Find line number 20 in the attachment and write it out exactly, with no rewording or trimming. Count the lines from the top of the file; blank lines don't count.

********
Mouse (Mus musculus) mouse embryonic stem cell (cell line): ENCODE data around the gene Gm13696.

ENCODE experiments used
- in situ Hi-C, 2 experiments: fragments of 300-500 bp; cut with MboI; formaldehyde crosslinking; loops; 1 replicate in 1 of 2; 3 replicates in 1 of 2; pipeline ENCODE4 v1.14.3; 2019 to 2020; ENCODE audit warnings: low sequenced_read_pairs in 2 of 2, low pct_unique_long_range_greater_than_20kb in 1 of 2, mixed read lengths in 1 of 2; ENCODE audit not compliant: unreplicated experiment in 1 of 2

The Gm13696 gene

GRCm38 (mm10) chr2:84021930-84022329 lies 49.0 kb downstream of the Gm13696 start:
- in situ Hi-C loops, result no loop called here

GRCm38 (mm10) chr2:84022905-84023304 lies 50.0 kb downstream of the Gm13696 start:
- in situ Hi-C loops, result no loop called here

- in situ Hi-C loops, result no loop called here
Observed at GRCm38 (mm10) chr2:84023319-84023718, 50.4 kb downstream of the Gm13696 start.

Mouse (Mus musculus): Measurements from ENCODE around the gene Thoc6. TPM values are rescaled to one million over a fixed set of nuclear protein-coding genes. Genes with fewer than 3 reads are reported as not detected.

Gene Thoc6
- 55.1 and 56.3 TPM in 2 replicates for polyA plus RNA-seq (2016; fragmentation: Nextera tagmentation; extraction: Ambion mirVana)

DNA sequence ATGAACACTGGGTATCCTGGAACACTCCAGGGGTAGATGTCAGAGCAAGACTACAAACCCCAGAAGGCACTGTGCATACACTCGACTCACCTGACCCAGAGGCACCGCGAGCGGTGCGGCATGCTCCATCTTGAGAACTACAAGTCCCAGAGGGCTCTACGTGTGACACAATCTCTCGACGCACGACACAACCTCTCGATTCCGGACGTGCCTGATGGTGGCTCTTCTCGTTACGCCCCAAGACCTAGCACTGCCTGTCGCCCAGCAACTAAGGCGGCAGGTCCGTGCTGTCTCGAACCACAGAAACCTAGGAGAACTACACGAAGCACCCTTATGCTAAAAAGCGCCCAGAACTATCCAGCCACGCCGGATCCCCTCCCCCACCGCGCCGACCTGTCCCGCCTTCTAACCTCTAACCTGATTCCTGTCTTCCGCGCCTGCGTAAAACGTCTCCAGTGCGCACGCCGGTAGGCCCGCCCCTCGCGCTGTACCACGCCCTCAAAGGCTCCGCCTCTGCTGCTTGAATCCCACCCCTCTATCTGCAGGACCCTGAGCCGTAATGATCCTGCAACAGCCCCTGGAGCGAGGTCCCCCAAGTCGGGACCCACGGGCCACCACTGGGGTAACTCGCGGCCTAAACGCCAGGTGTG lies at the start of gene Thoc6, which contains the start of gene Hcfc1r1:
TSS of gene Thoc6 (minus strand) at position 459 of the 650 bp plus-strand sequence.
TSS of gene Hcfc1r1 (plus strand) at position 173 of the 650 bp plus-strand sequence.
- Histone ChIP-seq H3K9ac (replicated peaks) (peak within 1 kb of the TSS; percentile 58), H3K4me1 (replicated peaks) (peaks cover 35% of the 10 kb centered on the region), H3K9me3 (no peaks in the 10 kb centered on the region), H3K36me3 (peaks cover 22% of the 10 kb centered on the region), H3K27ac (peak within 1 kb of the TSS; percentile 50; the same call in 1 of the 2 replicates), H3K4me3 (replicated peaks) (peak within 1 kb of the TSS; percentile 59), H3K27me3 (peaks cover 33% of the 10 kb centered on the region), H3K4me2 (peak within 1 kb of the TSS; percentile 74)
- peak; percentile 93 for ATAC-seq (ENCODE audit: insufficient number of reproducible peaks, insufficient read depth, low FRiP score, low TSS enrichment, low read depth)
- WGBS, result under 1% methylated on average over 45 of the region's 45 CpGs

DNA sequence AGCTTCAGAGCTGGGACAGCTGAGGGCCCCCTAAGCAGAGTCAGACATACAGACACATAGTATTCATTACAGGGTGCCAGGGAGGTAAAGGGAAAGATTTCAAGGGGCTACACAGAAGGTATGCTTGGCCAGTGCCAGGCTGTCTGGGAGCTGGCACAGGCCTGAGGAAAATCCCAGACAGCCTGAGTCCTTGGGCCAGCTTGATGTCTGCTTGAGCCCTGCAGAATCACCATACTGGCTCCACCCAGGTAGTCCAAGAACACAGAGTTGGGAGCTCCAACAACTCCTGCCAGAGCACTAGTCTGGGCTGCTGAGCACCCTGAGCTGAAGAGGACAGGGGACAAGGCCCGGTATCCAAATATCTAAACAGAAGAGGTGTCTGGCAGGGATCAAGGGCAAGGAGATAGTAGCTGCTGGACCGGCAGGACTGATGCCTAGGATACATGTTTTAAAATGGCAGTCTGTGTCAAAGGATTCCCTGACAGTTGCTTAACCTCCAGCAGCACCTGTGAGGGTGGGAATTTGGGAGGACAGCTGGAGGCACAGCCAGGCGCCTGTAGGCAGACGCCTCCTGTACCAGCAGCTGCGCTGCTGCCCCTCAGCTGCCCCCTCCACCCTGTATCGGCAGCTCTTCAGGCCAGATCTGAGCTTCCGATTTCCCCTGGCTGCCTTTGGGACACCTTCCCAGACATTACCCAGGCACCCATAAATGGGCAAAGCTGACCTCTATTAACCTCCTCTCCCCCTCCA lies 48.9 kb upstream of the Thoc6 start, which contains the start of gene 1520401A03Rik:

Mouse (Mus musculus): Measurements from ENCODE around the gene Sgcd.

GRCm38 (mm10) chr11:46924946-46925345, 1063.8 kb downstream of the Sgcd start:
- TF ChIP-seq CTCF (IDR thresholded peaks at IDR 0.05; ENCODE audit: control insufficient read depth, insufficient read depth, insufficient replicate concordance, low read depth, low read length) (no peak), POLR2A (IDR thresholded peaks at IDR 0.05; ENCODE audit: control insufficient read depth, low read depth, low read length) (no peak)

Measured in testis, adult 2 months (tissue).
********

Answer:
DNA sequence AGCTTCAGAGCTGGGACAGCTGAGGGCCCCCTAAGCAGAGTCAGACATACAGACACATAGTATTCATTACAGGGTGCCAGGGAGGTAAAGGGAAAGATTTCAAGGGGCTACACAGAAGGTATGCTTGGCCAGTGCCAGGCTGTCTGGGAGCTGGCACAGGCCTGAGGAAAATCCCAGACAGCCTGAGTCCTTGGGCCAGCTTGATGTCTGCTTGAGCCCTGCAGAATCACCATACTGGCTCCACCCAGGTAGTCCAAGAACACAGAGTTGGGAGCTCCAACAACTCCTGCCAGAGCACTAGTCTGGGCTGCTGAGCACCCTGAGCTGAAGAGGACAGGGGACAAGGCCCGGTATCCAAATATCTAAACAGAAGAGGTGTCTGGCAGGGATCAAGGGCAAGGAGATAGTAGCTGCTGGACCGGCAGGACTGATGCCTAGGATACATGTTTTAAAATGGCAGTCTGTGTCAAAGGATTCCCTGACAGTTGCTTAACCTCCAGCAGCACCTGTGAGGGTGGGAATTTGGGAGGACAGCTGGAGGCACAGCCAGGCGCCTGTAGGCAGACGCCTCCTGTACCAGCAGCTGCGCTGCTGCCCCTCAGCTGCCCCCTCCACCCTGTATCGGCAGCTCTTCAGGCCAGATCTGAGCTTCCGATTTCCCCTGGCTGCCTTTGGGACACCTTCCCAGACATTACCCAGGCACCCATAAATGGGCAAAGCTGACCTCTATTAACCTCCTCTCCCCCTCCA lies 48.9 kb upstream of the Thoc6 start, which contains the start of gene 1520401A03Rik: